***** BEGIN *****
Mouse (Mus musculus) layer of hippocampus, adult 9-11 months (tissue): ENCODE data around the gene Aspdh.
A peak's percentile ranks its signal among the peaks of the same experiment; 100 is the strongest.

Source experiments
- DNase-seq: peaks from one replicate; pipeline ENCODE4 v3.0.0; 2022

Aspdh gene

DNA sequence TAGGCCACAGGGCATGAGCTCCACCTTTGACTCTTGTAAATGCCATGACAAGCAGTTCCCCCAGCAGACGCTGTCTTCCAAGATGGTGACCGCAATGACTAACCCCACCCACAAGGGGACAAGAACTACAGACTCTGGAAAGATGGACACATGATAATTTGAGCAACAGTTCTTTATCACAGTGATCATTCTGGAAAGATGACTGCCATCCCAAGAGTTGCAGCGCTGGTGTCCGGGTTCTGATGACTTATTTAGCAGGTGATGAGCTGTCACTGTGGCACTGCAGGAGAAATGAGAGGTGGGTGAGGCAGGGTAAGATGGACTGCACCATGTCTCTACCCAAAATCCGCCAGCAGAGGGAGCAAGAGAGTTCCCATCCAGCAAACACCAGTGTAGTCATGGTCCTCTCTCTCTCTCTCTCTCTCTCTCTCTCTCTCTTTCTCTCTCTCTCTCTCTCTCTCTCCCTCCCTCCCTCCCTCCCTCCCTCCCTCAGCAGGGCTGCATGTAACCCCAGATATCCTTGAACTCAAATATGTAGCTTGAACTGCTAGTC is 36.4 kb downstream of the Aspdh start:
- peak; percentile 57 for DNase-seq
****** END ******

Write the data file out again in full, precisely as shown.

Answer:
Mouse (Mus musculus) layer of hippocampus, adult 9-11 months (tissue): ENCODE data around the gene Aspdh.
A peak's percentile ranks its signal among the peaks of the same experiment; 100 is the strongest.

Source experiments
- DNase-seq: peaks from one replicate; pipeline ENCODE4 v3.0.0; 2022

Aspdh gene

DNA sequence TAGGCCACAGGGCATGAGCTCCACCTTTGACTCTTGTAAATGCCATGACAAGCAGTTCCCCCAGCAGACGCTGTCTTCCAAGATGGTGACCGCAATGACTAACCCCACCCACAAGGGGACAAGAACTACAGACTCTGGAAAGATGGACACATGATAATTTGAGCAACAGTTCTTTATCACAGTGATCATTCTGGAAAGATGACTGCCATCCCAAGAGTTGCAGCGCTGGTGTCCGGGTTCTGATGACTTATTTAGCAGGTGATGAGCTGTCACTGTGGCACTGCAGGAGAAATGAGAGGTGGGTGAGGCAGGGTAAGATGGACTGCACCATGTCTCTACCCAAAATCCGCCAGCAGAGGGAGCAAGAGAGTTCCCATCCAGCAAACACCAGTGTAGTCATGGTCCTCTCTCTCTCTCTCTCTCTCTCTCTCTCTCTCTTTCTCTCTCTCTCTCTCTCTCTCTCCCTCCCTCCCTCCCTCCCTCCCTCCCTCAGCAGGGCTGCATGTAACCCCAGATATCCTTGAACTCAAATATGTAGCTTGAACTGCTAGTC is 36.4 kb downstream of the Aspdh start:
- peak; percentile 57 for DNase-seq